Cognitive and social factors in explaining language acquisition : a study of the spoken English of the Hong Kong Cantonese adolescents in London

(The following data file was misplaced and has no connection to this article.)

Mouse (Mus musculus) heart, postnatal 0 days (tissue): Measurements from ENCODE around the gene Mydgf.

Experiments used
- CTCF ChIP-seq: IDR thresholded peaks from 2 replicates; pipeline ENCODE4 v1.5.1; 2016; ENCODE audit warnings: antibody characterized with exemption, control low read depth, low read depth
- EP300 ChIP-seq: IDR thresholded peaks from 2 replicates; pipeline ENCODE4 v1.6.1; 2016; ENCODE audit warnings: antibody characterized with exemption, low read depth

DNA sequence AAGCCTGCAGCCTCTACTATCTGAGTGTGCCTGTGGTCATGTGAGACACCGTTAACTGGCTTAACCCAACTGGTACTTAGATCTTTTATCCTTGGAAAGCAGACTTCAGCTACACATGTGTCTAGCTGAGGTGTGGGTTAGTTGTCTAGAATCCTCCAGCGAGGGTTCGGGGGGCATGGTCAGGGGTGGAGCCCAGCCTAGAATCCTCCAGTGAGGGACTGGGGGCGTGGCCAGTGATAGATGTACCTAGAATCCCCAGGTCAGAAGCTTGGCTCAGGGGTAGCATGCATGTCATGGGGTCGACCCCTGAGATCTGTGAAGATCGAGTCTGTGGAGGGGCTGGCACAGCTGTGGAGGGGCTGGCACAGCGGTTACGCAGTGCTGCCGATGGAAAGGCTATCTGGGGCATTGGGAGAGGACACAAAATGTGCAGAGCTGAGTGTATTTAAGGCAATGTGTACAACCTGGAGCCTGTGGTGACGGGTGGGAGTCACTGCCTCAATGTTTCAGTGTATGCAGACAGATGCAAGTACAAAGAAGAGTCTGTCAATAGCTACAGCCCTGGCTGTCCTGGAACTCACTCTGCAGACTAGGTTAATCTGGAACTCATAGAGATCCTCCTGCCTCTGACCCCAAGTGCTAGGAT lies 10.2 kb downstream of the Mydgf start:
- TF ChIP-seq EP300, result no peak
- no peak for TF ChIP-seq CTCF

Through combining the traditional Chomskyan approach as well as the sociolinguistic approach to language learning, the present research explores the production of 12 English linguistic features by 12 Hong Kong Cantonese adolescent informants living in London. An analysis of their social practices is also undertaken and linked to their production of these linguistic features. The research relies on participant observation and data elicited from interviews with the 12 informants. These informants were born in Hong Kong and arrived in London at age 5, 8, and 10. The findings suggest that cognitive and social factors play an important part in language learning. These factors include the critical period, social network, and other social practices like reading, taking part in school-organised extracurricular activities. The research underscores the importance of social factors in the explanation of language behaviour in migrant communities.